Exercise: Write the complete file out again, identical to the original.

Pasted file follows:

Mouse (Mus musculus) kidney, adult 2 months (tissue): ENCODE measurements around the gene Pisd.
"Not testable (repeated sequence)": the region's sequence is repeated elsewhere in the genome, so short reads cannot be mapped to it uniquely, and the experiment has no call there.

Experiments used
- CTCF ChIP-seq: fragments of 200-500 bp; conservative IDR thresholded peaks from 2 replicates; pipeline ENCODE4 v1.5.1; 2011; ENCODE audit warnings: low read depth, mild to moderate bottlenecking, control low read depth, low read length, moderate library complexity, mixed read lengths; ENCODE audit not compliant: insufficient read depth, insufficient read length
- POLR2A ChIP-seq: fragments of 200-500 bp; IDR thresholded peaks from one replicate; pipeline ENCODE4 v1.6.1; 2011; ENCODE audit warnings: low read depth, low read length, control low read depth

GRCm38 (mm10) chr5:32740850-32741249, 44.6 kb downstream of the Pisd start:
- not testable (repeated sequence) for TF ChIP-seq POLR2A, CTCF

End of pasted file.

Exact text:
Mouse (Mus musculus) kidney, adult 2 months (tissue): ENCODE measurements around the gene Pisd.
"Not testable (repeated sequence)": the region's sequence is repeated elsewhere in the genome, so short reads cannot be mapped to it uniquely, and the experiment has no call there.

Experiments used
- CTCF ChIP-seq: fragments of 200-500 bp; conservative IDR thresholded peaks from 2 replicates; pipeline ENCODE4 v1.5.1; 2011; ENCODE audit warnings: low read depth, mild to moderate bottlenecking, control low read depth, low read length, moderate library complexity, mixed read lengths; ENCODE audit not compliant: insufficient read depth, insufficient read length
- POLR2A ChIP-seq: fragments of 200-500 bp; IDR thresholded peaks from one replicate; pipeline ENCODE4 v1.6.1; 2011; ENCODE audit warnings: low read depth, low read length, control low read depth

GRCm38 (mm10) chr5:32740850-32741249, 44.6 kb downstream of the Pisd start:
- not testable (repeated sequence) for TF ChIP-seq POLR2A, CTCF